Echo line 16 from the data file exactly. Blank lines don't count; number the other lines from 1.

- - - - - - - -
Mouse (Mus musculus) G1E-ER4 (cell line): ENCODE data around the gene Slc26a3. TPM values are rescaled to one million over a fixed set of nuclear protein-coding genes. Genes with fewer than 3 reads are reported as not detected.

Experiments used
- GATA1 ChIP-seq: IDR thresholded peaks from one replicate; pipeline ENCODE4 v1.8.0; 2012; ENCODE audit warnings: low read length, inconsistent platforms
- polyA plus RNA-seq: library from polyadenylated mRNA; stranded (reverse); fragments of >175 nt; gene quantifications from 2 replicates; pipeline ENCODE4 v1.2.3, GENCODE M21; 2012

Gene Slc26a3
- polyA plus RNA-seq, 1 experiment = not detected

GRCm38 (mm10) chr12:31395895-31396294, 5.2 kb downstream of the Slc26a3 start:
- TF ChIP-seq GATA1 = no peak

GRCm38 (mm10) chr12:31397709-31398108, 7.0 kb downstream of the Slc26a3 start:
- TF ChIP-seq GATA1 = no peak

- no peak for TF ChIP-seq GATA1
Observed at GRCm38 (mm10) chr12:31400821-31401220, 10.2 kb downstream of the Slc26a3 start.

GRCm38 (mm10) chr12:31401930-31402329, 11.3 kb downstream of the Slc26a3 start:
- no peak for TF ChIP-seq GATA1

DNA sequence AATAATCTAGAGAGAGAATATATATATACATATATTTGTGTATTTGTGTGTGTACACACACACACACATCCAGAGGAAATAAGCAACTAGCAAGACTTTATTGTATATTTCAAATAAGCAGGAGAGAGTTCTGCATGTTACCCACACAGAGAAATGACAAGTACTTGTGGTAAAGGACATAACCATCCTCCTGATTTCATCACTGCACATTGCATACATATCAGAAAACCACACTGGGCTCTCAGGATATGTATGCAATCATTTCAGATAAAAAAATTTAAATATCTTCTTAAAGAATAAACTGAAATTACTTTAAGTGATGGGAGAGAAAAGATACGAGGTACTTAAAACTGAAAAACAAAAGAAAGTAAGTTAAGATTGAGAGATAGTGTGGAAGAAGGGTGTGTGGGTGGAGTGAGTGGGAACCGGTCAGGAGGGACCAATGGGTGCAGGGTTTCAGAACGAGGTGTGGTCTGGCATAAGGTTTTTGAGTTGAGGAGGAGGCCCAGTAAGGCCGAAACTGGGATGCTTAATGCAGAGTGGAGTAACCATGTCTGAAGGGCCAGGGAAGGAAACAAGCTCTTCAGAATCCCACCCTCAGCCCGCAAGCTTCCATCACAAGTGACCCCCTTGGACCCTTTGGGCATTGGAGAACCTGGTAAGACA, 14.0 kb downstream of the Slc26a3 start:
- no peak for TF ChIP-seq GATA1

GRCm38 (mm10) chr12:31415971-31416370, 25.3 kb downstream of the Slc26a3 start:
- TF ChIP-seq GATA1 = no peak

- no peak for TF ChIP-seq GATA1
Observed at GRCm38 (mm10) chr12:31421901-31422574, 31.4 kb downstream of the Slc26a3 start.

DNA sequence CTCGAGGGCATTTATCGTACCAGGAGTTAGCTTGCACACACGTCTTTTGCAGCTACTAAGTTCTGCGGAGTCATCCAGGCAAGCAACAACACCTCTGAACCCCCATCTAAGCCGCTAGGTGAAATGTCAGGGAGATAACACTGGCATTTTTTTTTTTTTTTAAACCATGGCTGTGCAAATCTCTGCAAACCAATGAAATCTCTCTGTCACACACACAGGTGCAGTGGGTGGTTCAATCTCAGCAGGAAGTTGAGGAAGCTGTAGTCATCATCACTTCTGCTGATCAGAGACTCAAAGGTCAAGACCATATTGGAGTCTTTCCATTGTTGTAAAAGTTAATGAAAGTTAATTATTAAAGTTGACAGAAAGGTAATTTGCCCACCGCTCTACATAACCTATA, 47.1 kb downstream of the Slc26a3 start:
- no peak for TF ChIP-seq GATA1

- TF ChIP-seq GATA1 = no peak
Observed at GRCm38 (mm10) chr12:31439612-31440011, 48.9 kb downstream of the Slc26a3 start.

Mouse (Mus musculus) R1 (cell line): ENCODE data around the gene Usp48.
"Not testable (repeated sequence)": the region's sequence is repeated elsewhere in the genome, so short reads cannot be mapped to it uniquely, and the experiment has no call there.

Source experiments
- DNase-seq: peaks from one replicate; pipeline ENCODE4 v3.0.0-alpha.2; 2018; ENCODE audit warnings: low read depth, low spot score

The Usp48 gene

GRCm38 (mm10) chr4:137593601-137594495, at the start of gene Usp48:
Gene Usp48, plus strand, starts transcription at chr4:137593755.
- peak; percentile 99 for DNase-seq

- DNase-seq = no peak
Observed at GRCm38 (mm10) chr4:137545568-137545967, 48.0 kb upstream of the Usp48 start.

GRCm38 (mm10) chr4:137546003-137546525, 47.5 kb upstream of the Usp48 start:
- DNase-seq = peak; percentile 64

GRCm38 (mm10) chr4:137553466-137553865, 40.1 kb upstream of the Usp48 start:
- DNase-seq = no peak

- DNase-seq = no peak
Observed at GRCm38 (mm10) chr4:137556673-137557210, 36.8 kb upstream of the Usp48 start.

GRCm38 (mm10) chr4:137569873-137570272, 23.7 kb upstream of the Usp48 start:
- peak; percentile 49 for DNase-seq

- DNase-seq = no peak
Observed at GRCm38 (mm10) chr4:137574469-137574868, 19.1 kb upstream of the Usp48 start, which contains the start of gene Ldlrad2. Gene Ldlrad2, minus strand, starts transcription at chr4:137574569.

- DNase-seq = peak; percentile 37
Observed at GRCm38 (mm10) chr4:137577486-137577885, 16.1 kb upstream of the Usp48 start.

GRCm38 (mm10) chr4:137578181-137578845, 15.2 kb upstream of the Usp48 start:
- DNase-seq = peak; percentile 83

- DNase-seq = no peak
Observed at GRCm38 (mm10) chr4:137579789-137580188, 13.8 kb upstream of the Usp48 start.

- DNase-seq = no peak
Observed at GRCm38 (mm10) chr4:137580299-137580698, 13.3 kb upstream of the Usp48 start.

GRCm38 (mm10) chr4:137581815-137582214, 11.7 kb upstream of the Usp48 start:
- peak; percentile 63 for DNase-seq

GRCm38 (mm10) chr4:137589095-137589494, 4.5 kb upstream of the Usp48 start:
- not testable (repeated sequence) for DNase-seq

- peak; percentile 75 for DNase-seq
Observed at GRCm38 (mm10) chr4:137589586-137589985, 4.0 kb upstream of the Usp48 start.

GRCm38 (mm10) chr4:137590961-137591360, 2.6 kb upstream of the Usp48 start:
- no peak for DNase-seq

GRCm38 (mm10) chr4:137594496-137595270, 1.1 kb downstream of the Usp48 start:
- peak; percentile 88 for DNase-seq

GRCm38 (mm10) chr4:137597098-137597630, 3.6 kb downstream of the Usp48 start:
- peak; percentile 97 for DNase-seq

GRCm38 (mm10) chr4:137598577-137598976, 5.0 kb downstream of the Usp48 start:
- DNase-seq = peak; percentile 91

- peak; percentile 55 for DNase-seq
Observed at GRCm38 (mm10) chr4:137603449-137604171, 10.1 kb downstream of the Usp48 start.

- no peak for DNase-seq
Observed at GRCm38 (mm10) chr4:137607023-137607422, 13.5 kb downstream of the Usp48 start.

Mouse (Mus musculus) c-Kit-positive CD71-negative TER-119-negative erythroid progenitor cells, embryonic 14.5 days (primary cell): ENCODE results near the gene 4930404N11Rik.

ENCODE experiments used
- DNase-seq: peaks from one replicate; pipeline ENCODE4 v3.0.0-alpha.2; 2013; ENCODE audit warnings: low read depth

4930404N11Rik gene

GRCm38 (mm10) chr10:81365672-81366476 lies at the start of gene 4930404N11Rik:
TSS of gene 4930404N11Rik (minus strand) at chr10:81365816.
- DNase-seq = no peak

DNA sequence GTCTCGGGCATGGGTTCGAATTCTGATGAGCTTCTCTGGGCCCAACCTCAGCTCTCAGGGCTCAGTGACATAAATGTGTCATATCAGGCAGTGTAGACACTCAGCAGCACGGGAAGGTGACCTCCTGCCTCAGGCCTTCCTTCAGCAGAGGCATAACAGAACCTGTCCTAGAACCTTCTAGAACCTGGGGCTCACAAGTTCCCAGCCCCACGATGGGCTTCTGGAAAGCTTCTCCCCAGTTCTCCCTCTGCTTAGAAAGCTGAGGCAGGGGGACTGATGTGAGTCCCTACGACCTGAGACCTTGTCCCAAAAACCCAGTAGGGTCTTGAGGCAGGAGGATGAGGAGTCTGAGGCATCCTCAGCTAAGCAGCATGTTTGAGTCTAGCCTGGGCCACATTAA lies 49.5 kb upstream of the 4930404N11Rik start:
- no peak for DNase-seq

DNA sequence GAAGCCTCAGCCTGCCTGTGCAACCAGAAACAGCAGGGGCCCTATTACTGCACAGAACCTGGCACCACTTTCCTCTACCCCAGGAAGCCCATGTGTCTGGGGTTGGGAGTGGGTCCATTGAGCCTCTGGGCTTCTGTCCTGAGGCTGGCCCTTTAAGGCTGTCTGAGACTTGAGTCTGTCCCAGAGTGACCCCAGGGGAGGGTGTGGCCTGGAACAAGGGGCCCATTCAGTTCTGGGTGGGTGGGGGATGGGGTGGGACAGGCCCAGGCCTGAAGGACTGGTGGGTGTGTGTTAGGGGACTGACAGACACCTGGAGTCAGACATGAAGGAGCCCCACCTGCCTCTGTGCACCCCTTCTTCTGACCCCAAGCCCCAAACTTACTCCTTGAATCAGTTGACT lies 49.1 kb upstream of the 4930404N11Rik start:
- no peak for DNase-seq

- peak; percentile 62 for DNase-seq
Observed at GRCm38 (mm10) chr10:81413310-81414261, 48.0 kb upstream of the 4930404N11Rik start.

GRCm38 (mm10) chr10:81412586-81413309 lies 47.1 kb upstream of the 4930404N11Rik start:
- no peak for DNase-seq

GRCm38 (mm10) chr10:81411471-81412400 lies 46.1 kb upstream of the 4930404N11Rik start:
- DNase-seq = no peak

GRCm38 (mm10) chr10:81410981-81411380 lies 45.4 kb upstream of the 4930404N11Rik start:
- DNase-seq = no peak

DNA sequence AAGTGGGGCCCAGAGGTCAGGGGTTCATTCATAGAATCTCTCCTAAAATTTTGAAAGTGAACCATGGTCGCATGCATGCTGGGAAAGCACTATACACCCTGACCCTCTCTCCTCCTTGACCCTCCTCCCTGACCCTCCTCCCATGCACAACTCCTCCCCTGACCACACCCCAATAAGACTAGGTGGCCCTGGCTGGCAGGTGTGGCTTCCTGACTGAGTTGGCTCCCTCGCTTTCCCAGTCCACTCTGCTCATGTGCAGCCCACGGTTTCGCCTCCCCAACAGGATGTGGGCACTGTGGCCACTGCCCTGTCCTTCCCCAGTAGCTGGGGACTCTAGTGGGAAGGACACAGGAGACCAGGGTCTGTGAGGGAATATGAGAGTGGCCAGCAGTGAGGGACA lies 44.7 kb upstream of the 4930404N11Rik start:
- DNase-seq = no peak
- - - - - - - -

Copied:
- no peak for TF ChIP-seq GATA1